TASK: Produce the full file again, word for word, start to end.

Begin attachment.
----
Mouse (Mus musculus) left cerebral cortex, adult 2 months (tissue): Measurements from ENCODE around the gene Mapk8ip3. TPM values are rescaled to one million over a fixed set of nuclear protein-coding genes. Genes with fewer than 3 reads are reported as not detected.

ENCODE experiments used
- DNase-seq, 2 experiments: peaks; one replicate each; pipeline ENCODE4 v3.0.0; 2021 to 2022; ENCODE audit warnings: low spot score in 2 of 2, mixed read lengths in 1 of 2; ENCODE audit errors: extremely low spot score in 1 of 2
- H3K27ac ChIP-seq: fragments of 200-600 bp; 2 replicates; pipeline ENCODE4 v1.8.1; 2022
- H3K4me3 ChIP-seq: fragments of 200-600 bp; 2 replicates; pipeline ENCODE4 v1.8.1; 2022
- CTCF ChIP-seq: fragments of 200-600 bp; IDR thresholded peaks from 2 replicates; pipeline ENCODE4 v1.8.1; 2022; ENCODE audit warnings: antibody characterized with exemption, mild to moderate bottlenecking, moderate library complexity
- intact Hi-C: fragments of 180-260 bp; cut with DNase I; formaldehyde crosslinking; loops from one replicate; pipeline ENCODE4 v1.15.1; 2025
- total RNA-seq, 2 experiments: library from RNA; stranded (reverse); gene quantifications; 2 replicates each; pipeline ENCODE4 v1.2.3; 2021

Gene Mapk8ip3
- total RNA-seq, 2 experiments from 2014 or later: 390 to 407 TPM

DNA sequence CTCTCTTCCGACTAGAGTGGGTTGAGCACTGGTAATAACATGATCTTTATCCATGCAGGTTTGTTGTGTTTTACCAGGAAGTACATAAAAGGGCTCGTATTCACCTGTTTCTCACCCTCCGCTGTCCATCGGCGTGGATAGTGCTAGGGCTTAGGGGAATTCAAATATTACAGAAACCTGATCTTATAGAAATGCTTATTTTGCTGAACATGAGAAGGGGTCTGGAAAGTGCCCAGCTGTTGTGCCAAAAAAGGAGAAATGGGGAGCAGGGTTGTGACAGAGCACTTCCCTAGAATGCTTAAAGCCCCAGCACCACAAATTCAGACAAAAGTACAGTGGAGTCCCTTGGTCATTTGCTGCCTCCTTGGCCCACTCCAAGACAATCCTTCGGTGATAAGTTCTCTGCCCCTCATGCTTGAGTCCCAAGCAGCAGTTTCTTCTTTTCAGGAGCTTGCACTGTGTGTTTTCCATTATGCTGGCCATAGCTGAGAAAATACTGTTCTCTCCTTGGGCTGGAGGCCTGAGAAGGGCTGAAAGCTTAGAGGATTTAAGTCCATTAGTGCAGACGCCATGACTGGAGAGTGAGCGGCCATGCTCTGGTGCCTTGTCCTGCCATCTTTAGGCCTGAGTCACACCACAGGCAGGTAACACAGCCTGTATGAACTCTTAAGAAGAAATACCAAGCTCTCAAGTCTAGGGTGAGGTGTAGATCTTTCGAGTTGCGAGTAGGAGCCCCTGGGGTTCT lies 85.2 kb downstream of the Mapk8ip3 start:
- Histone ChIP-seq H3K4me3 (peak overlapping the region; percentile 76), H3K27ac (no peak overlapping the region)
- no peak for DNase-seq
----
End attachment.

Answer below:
Mouse (Mus musculus) left cerebral cortex, adult 2 months (tissue): Measurements from ENCODE around the gene Mapk8ip3. TPM values are rescaled to one million over a fixed set of nuclear protein-coding genes. Genes with fewer than 3 reads are reported as not detected.

ENCODE experiments used
- DNase-seq, 2 experiments: peaks; one replicate each; pipeline ENCODE4 v3.0.0; 2021 to 2022; ENCODE audit warnings: low spot score in 2 of 2, mixed read lengths in 1 of 2; ENCODE audit errors: extremely low spot score in 1 of 2
- H3K27ac ChIP-seq: fragments of 200-600 bp; 2 replicates; pipeline ENCODE4 v1.8.1; 2022
- H3K4me3 ChIP-seq: fragments of 200-600 bp; 2 replicates; pipeline ENCODE4 v1.8.1; 2022
- CTCF ChIP-seq: fragments of 200-600 bp; IDR thresholded peaks from 2 replicates; pipeline ENCODE4 v1.8.1; 2022; ENCODE audit warnings: antibody characterized with exemption, mild to moderate bottlenecking, moderate library complexity
- intact Hi-C: fragments of 180-260 bp; cut with DNase I; formaldehyde crosslinking; loops from one replicate; pipeline ENCODE4 v1.15.1; 2025
- total RNA-seq, 2 experiments: library from RNA; stranded (reverse); gene quantifications; 2 replicates each; pipeline ENCODE4 v1.2.3; 2021

Gene Mapk8ip3
- total RNA-seq, 2 experiments from 2014 or later: 390 to 407 TPM

DNA sequence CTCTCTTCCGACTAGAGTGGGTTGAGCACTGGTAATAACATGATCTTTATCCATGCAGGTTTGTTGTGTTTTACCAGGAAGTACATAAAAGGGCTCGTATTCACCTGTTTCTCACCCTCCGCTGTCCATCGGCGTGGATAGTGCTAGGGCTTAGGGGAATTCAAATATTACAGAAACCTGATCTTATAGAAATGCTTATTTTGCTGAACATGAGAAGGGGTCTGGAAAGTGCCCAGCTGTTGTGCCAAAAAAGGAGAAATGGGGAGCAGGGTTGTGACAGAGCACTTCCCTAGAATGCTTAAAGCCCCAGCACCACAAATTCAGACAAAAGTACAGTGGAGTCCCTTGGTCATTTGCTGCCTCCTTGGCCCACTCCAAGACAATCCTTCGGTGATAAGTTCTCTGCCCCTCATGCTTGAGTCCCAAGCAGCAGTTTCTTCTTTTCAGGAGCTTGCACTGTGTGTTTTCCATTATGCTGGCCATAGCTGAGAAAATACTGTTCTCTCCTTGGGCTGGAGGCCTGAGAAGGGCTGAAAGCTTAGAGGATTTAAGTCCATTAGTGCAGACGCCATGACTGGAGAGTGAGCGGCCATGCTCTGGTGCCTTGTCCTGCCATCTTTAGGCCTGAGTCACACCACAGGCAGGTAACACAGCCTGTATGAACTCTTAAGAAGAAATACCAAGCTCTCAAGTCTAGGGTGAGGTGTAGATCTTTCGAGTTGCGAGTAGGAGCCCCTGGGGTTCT lies 85.2 kb downstream of the Mapk8ip3 start:
- Histone ChIP-seq H3K4me3 (peak overlapping the region; percentile 76), H3K27ac (no peak overlapping the region)
- no peak for DNase-seq